Book: Black Edge
Author: Shelaah Kolhatkar
This is an excellent narrative of how the Justice department and the SEC tried to nab Steve Cohen, and were only modestly successful (SAC pleaded guilty, not Cohen himself; Cohen can start managing money again in ’19). The book is extremely readable and gives a good history of uses and abuses of expert networks by some participants in the industry, and the history of Steve Cohen (and SAC) itself. I highly recommend it.
I learned the following new things from the book:
- After losing money on a large trade, Steve Cohen implemented a strict discipline when it came to losing money: if a trade is going against you, you set a limit, and then you sell, no matter what.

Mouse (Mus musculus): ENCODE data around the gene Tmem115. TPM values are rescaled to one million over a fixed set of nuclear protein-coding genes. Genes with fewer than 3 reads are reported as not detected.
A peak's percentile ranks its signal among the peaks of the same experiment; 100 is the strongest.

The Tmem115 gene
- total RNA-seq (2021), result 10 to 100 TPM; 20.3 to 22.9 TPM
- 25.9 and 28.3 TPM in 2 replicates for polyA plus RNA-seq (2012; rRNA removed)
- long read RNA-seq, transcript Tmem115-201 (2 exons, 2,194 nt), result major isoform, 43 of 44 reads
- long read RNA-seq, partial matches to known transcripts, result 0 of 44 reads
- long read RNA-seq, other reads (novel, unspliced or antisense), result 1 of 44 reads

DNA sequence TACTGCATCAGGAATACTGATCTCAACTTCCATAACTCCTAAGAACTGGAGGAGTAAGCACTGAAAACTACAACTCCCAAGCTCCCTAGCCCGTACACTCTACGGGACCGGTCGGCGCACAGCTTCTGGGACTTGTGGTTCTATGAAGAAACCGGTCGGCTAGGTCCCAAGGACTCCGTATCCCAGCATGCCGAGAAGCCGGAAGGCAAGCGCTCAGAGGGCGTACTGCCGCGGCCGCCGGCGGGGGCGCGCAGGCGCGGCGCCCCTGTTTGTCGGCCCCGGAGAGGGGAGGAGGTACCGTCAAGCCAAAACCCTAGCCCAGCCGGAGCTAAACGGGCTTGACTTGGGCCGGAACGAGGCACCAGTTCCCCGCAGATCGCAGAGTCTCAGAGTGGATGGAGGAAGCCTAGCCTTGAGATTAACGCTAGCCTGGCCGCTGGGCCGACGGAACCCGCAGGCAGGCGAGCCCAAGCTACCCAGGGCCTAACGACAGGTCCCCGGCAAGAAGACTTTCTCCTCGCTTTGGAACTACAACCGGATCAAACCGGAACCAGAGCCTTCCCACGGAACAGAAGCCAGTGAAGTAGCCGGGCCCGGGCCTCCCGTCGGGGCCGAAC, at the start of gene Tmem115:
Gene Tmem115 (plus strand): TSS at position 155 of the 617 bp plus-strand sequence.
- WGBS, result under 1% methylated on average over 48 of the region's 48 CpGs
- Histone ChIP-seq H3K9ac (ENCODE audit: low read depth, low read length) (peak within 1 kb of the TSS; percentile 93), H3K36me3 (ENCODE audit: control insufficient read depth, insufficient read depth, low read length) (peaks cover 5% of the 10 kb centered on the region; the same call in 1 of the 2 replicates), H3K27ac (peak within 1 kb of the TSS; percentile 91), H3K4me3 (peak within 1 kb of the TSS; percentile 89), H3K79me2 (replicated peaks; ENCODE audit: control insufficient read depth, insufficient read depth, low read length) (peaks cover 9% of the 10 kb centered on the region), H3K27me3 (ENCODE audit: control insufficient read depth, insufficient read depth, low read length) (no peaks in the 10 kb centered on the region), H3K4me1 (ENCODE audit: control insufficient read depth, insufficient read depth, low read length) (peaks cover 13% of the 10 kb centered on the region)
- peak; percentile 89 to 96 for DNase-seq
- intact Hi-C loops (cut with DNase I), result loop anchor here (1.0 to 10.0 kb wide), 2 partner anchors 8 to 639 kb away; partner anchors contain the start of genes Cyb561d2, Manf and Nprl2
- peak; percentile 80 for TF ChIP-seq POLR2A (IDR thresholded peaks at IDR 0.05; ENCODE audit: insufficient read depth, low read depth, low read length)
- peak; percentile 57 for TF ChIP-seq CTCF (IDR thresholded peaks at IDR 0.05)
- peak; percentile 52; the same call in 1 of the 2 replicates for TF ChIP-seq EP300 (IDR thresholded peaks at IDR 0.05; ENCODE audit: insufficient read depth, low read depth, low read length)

- One can debate whether this a good strategy once the trade is on, but I think what the strategy has unequivocally going for it is a simple discipline that helps screen trades that are put on to begin with.
- SAC used to have its analysts go through something called Tactical Behavior Assessment training by CIA operatives, where the analysts learned how to read people’s body language for signs of deception (to tell whether co. execs of their investments were being forthright with them). One of things that they taught in the training was not to use words such as “honestly” and “frankly” as these are common signifiers of dishonesty.